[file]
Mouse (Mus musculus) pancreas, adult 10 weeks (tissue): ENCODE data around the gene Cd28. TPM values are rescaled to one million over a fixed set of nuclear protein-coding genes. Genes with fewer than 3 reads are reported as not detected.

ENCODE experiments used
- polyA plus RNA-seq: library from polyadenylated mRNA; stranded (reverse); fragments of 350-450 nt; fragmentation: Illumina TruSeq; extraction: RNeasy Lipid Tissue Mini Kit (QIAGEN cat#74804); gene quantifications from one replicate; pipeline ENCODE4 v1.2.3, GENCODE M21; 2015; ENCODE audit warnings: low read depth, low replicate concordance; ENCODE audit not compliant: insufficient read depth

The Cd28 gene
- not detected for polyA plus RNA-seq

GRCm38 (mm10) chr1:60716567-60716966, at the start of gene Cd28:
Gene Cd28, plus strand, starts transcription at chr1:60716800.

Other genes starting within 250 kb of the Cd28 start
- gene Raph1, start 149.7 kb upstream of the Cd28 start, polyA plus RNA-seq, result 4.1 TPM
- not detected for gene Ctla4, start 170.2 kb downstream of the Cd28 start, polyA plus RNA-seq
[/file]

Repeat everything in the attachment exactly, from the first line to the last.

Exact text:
Mouse (Mus musculus) pancreas, adult 10 weeks (tissue): ENCODE data around the gene Cd28. TPM values are rescaled to one million over a fixed set of nuclear protein-coding genes. Genes with fewer than 3 reads are reported as not detected.

ENCODE experiments used
- polyA plus RNA-seq: library from polyadenylated mRNA; stranded (reverse); fragments of 350-450 nt; fragmentation: Illumina TruSeq; extraction: RNeasy Lipid Tissue Mini Kit (QIAGEN cat#74804); gene quantifications from one replicate; pipeline ENCODE4 v1.2.3, GENCODE M21; 2015; ENCODE audit warnings: low read depth, low replicate concordance; ENCODE audit not compliant: insufficient read depth

The Cd28 gene
- not detected for polyA plus RNA-seq

GRCm38 (mm10) chr1:60716567-60716966, at the start of gene Cd28:
Gene Cd28, plus strand, starts transcription at chr1:60716800.

Other genes starting within 250 kb of the Cd28 start
- gene Raph1, start 149.7 kb upstream of the Cd28 start, polyA plus RNA-seq, result 4.1 TPM
- not detected for gene Ctla4, start 170.2 kb downstream of the Cd28 start, polyA plus RNA-seq